Enriched with a new objective to promote better health, how has the EU’s freshly reformed common agricultural policy (CAP) fared so far in translating this aim into action? Following a rapid assessment of five national CAP strategic plans, we found little indication of a comprehensive shift towards a health-oriented approach to disbursing agricultural subsidies. While health appears to be part of narratives and problem statements, especially on the topic of antibiotics use, it was not clear whether the actions proposed were both transformative enough in their vision and offered sufficient support to producers to make a real difference at scale.
One of the new CAP’s important innovations was the introduction of a ‘specific objective’ on health. This objective refers to the need to combat antimicrobial resistance (AMR), enhance the provision of nutritious food, promote sustainable production, and improve animal welfare. All national governments are meant to contribute to this objective while implementing the new CAP.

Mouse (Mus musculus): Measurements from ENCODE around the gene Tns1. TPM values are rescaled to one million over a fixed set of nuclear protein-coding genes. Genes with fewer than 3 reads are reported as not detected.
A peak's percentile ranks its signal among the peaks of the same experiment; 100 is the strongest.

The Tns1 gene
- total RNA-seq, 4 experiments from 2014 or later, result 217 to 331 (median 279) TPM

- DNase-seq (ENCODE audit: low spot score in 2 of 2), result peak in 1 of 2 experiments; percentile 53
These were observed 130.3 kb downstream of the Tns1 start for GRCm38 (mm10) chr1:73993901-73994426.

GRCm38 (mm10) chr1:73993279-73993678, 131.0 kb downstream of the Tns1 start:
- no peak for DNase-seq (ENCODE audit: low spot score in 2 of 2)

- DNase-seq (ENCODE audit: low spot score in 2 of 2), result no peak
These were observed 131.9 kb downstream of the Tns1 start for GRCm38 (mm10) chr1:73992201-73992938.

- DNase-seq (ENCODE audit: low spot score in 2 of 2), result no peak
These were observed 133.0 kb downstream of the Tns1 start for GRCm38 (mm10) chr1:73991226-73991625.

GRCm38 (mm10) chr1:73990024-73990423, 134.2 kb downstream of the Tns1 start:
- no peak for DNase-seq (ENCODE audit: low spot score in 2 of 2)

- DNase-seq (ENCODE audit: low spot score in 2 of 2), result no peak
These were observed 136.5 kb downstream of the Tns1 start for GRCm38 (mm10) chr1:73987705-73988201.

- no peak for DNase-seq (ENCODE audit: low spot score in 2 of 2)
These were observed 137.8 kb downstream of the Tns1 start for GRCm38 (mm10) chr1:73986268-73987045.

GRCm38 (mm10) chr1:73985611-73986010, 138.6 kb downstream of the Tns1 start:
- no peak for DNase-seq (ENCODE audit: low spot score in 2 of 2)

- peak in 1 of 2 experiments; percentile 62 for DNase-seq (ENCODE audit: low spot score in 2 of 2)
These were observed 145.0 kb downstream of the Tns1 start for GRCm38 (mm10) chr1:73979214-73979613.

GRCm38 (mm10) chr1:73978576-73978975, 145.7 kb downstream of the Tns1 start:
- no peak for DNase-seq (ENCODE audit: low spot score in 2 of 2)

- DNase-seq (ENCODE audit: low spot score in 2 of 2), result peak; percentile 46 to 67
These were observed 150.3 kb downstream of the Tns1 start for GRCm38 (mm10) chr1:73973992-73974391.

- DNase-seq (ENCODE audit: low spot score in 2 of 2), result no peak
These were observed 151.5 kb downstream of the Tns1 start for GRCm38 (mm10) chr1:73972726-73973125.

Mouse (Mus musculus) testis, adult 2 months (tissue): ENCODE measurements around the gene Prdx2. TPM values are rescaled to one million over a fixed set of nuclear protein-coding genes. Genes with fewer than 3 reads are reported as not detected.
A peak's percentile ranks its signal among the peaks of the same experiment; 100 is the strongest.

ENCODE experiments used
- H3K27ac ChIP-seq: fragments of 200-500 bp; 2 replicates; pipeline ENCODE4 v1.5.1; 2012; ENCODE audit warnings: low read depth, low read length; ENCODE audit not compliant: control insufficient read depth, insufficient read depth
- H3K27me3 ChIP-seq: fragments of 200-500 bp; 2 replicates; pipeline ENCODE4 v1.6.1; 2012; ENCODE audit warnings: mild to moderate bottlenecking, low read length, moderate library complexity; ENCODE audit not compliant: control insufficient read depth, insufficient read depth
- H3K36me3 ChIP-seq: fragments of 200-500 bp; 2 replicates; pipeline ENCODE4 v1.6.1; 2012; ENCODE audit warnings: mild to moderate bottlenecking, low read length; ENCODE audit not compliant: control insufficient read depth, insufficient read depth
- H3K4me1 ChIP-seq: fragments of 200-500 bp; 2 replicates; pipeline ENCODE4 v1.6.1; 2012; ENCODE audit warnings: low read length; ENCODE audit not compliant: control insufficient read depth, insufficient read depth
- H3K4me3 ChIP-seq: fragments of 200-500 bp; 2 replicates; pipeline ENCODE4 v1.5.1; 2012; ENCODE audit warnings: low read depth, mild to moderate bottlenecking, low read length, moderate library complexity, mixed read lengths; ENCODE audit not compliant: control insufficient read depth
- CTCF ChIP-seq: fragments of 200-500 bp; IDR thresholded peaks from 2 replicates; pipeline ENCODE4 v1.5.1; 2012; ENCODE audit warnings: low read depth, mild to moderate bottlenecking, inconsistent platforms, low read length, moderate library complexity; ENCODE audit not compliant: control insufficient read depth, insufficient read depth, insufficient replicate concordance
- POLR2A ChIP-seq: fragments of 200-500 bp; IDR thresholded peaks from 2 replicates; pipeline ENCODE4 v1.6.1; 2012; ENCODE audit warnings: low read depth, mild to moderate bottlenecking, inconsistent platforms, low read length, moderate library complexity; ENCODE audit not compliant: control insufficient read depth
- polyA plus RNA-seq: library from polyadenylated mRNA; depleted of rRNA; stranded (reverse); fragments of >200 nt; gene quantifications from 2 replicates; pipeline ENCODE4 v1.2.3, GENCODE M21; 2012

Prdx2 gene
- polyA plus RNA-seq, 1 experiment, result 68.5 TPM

The CAP’s new health objective
“improve the response of EU agriculture to societal demands on food and health, including high-quality, safe and nutritious food produced in a sustainable way, to reduce food waste, as well as to improve animal welfare and combat antimicrobial resistance.”
We reviewed a sample of five initial national CAP strategic plans (France, Germany, Greece, Ireland, Poland) to find out whether the design of the new agricultural policy has precipitated a paradigm shift towards a health-oriented vision of agriculture. Three guiding questions were used to gauge whether a change in approach could be identified
- Is antibiotics use reduction linked to measures to increase animal welfare and precipitate a wider transition in animal husbandry practices?
- Does a strategy exist to align agricultural production with the imperative of achieving healthier, more sustainable diets?
- Are the health harms associated with alcohol use recognised and are ways proposed to address them?
Antibiotics use reduction: coupled to a transition in animal farming?